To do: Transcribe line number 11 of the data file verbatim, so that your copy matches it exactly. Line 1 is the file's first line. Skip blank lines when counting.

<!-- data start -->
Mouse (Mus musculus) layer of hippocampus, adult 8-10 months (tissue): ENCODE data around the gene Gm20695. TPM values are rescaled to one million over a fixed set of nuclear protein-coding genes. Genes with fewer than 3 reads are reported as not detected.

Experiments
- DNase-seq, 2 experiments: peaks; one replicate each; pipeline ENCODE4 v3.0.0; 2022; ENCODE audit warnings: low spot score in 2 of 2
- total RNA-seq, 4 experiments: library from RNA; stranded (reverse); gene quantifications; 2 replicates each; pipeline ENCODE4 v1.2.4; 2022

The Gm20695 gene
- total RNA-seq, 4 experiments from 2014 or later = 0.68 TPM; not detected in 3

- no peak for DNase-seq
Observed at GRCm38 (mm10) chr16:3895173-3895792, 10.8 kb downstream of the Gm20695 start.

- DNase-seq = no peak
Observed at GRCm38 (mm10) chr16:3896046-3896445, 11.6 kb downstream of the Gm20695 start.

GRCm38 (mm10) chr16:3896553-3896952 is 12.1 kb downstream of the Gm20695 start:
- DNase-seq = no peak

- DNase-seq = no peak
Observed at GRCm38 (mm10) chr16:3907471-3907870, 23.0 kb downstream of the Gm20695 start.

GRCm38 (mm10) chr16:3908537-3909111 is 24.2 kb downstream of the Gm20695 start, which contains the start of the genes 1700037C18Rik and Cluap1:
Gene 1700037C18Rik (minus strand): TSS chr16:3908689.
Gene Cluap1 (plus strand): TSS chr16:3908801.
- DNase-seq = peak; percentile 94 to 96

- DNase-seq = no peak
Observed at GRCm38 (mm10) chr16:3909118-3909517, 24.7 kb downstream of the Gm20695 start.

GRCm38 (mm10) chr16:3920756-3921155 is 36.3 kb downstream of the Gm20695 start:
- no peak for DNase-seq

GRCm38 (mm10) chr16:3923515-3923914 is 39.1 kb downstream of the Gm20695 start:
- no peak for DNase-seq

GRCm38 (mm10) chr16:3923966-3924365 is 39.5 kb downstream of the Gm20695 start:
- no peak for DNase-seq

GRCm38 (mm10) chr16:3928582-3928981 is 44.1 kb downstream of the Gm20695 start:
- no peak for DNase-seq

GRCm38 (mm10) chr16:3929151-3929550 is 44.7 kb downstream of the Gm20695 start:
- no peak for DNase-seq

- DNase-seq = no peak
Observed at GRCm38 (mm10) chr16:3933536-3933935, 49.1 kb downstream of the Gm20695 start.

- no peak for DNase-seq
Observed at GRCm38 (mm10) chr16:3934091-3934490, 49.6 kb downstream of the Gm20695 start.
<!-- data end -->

GRCm38 (mm10) chr16:3896553-3896952 is 12.1 kb downstream of the Gm20695 start: